- The resulting javadoc is in
[dspace-source]/target/site/apidocs. Upload it to
- NOTE: We've encountered some oddities with the results when this is run from demo.dspace.org itself (the resulting CSS isn't applied). So, it's recommended to run this command from your local machine. It worked fine on 2 machines running Java 6, Maven 2.2.1 and 3.0.3, respectively. It didn't work on demo, which was running Java 7 and Maven 2.2.1.
Starting / Stopping DSpace (and related services)
The 'dspace' user can easily start/stop PostgreSQL and Tomcat using the corresponding service scripts:
Log file locations
Important Cron Jobs
Obviously, you can get the latest information on the existing Cron jobs by logging into the demo.dspace.org server and running:
However, here's a brief overview of a few of the more important Cron jobs.
Reset DSpace Content (based on AIPs) every Saturday
EVERY SATURDAY NIGHT (currently at 23:59 UTC), all existing DSpace content is automatically REMOVED and reset to the AIPs located at
This is controlled by the
~/bin/reset-dspace-content script (source code in GitHub)
This is a BASH script that essentially does the following:
- Stops Tomcat
- Backs up current DB & Assetstore to
~/tmp/data-backup(This backup is performed just in case something goes wrong and we
need to quickly restore DSpace.)
- Deletes existing DB & Assetstore
- Resets DSpace back to a 'fresh_install' state (by restoring database tables, sequences, registries, and initial Admin user acct)
- Imports the AIPs in
~/AIP-restoreinto DSpace as default content (This also autocreates the demo EPeople and Groups)
- SEE README in ~/AIP-restore/ for info on updating these AIPs
- Refreshes all Indexes (Lucene/DB & Discovery) & Restarts Tomcat
- A log of the entire 'reset' process is written to
How to update the set of demo AIPs
The set of demo AIPs are all stored in the
To update these AIPs, you must use the DSpace AIP Backup & Restore tools as described at:
AIP Backup and Restore
You can regenerate / update these AIPs by doing the following:
- Install a fresh (empty) copy of DSpace on your local server.
- Configure it to have the same handle prefix as demo.dspace.org (handle prefix: 10673) & setup an initial administrative user (ideally 'firstname.lastname@example.org' which is the Demo Administrator on demo.dspace.org).
Download the existing AIPs from this directory, e.g.
Use the downloaded AIPs to "restore" content to your local server's empty DSpace, e.g.
- Update your DSpace's content as you see fit (adding/removing/changing objects)
Export a fresh set of AIPs, by performing a full SITE export e.g.
- The above example just exports ORIGINAL & LICENSE bundles into AIPs, and also exports user passwords into AIPs (so that they can also be restored).
Upload those newly updated AIPs to demo.dspace.org, e.g.
- NOTE: Before putting them on demo.dspace.org, you may want to do your own test restore using these AIPs, just to ensure there are no issues.
Reset "News" sections every night
Since the "News" sections are editable via the JSPUI, there is a cron job that automatically resets them each night.
It's a rather simple cron job that just copies the original "news-*" files from the
Reset Demo User Passwords every hour
Since people have been known to change our demo user passwords on this demo.dspace.org server, we now reset them to the default password every hour.
This functionality is just a simple set of SQL UPDATE commands that are run via the
kompewter IRC bot
The kompewter IRC bot is on the server at
It's source code is managed in GitHub at https://github.com/DSpace-Labs/kompewter
Starting / Stopping kompewter
To start kompewter just run:
(NOTE: The "nohup" command ensures that kompewter will keep running even after you log off the server.)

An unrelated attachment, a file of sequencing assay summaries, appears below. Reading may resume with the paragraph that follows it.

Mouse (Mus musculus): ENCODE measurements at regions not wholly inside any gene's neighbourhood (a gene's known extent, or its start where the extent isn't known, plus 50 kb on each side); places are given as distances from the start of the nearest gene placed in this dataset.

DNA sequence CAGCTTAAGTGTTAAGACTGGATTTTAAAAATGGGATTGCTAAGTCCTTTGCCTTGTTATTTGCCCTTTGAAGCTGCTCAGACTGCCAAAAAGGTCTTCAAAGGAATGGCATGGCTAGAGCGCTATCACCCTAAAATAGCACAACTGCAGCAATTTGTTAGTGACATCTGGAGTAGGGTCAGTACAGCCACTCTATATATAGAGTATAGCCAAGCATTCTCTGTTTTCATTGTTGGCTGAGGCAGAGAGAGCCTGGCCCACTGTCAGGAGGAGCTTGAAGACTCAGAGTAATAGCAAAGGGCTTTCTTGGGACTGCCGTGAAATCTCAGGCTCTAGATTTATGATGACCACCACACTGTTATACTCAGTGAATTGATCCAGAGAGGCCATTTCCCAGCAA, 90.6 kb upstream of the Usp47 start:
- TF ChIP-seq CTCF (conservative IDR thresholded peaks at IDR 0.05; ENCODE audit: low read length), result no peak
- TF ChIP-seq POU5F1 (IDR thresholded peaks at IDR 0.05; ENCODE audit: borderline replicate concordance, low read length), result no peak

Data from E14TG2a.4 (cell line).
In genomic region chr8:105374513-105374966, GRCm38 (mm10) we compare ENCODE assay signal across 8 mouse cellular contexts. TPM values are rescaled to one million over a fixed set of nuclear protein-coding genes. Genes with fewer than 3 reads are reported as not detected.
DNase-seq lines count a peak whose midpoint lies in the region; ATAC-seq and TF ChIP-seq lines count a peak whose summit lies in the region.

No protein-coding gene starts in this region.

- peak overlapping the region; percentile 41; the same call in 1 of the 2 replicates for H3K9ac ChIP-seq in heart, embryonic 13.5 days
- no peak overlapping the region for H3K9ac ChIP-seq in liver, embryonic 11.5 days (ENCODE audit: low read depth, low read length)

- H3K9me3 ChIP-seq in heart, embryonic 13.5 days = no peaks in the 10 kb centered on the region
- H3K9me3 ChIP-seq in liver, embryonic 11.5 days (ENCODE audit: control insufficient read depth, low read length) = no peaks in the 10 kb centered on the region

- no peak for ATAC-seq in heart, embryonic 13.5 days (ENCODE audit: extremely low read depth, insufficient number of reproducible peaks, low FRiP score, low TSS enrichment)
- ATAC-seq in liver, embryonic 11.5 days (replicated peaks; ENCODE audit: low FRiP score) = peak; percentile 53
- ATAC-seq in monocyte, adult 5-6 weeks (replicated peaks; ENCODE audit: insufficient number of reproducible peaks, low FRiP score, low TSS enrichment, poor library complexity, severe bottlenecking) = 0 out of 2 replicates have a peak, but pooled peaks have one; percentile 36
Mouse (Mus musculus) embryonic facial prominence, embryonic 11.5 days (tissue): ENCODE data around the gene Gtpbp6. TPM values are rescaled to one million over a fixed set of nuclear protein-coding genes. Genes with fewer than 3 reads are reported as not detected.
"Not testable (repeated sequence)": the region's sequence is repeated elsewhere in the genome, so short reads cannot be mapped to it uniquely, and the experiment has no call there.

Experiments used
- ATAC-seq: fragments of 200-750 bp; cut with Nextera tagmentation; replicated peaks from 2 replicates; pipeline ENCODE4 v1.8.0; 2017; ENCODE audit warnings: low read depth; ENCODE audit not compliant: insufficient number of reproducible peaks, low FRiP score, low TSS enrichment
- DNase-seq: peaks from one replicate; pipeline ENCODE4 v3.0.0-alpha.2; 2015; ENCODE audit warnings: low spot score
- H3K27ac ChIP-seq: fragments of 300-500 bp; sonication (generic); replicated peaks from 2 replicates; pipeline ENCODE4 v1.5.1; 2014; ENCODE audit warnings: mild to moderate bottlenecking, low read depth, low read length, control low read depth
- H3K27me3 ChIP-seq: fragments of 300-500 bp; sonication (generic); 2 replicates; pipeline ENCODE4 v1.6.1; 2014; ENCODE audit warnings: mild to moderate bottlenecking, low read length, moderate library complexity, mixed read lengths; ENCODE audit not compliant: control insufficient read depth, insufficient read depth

Slack / IRC integration bot
As we now have a DSpace Slack setup, this bot integrates our DSpace Slack with IRC (per the below configuration). It allows messages to be sent from Slack to IRC and vice versa.
Currently, this installation is NOT automated via Puppet (That should be changed at some point)
We are using this tool: https://github.com/ekmartin/slack-irc
Installation is rather simple:
Per the documentation at https://github.com/ekmartin/slack-irc , we just need a valid JSON config file to configure this bot.
Here's the current config (save it to
This configuration ensures messages on #duraspace IRC are also on the Slack #dev-mtg channel (and vice versa). It also ensures messages on #dspace IRC are also on the Slack #irc channel (and vice versa). Finally, it also authenticates as the registered "DSpaceSlackBot" account with Freenode, which ensures the account is trusted (i.e. won't be blocked). This account is managed by Tim Donohue, so contact him for more info.
Starting / Stopping slack-irc
To start the slack-irc bot just run:
(NOTE: The "nohup" command ensures that slack-irc will keep running even after you log off the server.)
Java Profiling using YourKit
Remote Profiling Using YourKit
Full instructions available at: http://www.yourkit.com/docs/95/help/profiling_j2ee_remote.jsp
In order to locate potential memory issues in DSpace, we've installed YourKit on demo.dspace.org at
It can be accessed remotely so that we can perform various Java profiling tasks.
On your local computer:
- Download & Install YourKit Profiler. Put in your open source license key (available to all DSpace Committers).
- Open up YourKit, select "Connect to remote application..." option.
- Point it at "demo.dspace.org:10001" and start doing some profiling!
- If it's not running, start it using ~/yjp/bin/yjp.sh
- If needed, logs are in ~/.yjp/log/
Let's Encrypt free DV X.509 certificate
TODO: add to puppet scripts (install package, pull configuration from S3, create cron file)
First-time installation will validate domain ownership and generate a private key. Any subsequent certificate requests will reuse the private key. The
/etc/letsencrypt directory should be backed up in private S3 storage (TODO).
The certificate is issued for 3 months. The script that checks for renewals needed is running twice a day on a random minute from
Papertrail log viewer
The logs of demo can be consulted in a webUI through https://papertrailapp.com/systems/demo/events. Ask on #dev for the credentials if you want to have a look.
Installation of this viewer required a SyslogAppender appender to be added to /dspace/config/log4j.properties